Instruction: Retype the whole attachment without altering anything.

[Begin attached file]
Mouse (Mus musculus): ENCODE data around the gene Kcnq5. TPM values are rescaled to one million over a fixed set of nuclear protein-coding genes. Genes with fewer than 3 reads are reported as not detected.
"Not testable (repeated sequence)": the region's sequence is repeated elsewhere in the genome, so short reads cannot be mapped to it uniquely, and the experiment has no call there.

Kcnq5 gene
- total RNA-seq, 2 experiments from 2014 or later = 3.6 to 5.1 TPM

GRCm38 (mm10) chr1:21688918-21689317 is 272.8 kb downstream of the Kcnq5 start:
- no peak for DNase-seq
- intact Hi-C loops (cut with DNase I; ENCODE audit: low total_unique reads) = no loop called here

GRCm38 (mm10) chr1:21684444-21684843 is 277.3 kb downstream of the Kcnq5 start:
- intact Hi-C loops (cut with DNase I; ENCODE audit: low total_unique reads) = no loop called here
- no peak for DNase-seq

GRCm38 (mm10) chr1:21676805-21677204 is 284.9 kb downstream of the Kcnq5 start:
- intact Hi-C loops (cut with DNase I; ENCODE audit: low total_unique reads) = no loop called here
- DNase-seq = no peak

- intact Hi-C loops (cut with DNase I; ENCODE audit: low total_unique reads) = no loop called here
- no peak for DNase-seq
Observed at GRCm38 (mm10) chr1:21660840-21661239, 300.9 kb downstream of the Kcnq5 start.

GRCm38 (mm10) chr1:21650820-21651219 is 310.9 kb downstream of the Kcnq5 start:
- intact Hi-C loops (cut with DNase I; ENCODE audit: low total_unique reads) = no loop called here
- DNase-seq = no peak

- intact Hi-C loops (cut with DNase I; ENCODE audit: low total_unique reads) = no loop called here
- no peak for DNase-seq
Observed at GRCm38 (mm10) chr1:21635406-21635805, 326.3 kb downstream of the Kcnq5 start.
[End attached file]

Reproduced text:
Mouse (Mus musculus): ENCODE data around the gene Kcnq5. TPM values are rescaled to one million over a fixed set of nuclear protein-coding genes. Genes with fewer than 3 reads are reported as not detected.
"Not testable (repeated sequence)": the region's sequence is repeated elsewhere in the genome, so short reads cannot be mapped to it uniquely, and the experiment has no call there.

Kcnq5 gene
- total RNA-seq, 2 experiments from 2014 or later = 3.6 to 5.1 TPM

GRCm38 (mm10) chr1:21688918-21689317 is 272.8 kb downstream of the Kcnq5 start:
- no peak for DNase-seq
- intact Hi-C loops (cut with DNase I; ENCODE audit: low total_unique reads) = no loop called here

GRCm38 (mm10) chr1:21684444-21684843 is 277.3 kb downstream of the Kcnq5 start:
- intact Hi-C loops (cut with DNase I; ENCODE audit: low total_unique reads) = no loop called here
- no peak for DNase-seq

GRCm38 (mm10) chr1:21676805-21677204 is 284.9 kb downstream of the Kcnq5 start:
- intact Hi-C loops (cut with DNase I; ENCODE audit: low total_unique reads) = no loop called here
- DNase-seq = no peak

- intact Hi-C loops (cut with DNase I; ENCODE audit: low total_unique reads) = no loop called here
- no peak for DNase-seq
Observed at GRCm38 (mm10) chr1:21660840-21661239, 300.9 kb downstream of the Kcnq5 start.

GRCm38 (mm10) chr1:21650820-21651219 is 310.9 kb downstream of the Kcnq5 start:
- intact Hi-C loops (cut with DNase I; ENCODE audit: low total_unique reads) = no loop called here
- DNase-seq = no peak

- intact Hi-C loops (cut with DNase I; ENCODE audit: low total_unique reads) = no loop called here
- no peak for DNase-seq
Observed at GRCm38 (mm10) chr1:21635406-21635805, 326.3 kb downstream of the Kcnq5 start.